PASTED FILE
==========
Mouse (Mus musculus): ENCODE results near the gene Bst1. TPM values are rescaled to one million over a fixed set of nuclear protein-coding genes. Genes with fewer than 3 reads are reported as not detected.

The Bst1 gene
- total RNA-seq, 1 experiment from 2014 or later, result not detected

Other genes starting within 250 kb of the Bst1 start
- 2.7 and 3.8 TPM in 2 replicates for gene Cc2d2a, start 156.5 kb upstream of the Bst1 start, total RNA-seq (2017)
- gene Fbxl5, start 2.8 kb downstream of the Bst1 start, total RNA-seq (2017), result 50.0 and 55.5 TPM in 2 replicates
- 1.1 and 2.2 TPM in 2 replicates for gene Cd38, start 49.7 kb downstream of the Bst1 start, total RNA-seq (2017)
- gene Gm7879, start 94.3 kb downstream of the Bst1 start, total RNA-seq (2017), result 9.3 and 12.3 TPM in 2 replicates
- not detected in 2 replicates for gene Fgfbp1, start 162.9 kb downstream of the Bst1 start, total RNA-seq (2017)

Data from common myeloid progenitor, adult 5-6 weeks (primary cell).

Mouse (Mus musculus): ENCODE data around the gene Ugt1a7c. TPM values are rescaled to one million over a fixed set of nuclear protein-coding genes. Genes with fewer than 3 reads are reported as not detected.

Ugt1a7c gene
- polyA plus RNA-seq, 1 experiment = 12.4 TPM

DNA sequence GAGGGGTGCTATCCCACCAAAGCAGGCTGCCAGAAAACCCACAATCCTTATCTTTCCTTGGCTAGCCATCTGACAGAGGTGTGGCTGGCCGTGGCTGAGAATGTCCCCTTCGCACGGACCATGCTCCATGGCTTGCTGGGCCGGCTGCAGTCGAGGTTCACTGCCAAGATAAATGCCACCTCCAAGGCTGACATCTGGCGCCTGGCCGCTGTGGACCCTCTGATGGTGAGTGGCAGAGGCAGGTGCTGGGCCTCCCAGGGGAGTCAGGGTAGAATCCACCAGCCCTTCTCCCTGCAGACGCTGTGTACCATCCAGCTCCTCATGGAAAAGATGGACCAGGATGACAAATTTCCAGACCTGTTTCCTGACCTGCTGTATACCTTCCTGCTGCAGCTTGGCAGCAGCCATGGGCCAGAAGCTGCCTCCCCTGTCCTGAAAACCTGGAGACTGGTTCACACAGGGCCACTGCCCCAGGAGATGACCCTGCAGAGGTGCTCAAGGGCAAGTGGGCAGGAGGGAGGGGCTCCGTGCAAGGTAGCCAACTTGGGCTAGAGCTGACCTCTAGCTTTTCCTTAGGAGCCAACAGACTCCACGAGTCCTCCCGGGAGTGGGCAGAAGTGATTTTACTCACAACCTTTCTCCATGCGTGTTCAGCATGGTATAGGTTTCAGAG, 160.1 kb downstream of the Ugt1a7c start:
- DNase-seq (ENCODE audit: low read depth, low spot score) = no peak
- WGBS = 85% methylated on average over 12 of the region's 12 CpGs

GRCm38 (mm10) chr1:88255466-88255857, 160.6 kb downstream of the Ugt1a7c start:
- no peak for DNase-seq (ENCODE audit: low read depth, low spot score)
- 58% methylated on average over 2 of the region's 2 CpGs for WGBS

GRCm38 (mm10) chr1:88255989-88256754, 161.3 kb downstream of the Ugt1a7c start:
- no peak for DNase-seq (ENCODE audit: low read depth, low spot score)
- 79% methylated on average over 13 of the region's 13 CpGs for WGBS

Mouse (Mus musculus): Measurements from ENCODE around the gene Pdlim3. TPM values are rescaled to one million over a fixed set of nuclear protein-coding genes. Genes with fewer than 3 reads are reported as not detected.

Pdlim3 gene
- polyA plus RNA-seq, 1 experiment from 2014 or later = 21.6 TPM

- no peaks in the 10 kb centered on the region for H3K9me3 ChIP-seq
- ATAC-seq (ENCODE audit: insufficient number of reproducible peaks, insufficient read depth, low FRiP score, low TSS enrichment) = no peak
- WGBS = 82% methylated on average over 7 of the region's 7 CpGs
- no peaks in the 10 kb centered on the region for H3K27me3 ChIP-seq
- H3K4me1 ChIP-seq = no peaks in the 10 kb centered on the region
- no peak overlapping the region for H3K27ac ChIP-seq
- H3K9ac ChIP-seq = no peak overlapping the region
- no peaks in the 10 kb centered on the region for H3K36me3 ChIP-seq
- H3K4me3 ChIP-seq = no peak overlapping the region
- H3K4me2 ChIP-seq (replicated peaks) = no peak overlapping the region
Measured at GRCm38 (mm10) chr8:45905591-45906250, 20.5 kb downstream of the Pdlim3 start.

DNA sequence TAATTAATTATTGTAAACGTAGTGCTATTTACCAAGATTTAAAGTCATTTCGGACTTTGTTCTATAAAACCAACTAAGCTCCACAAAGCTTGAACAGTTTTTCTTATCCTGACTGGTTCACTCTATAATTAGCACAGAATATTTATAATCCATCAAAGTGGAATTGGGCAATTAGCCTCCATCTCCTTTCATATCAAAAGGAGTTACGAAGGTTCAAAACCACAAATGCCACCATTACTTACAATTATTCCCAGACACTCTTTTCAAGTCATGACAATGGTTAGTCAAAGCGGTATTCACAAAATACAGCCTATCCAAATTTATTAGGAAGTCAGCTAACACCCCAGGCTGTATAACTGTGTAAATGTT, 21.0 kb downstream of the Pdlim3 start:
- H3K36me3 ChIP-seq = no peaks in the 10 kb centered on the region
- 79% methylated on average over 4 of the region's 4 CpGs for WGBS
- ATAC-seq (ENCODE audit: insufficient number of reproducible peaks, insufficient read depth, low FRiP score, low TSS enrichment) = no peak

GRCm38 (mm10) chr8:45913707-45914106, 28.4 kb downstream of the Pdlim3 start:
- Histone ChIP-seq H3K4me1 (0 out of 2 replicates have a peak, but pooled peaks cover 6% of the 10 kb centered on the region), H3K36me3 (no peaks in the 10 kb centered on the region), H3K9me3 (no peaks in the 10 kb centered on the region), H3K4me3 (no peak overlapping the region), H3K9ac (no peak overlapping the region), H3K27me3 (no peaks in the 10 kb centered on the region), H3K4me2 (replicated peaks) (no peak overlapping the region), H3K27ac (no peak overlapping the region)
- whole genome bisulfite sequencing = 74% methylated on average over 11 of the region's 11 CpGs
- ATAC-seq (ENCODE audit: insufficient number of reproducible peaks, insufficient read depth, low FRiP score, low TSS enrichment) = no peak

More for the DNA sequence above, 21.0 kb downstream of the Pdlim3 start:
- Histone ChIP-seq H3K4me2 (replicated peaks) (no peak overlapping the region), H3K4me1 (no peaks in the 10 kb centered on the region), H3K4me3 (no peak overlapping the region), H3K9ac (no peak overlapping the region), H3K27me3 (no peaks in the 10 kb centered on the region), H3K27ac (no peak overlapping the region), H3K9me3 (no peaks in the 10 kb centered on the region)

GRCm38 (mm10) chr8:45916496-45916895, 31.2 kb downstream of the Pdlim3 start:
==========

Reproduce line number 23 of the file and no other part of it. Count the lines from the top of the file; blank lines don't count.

Mouse (Mus musculus): Measurements from ENCODE around the gene Pdlim3. TPM values are rescaled to one million over a fixed set of nuclear protein-coding genes. Genes with fewer than 3 reads are reported as not detected.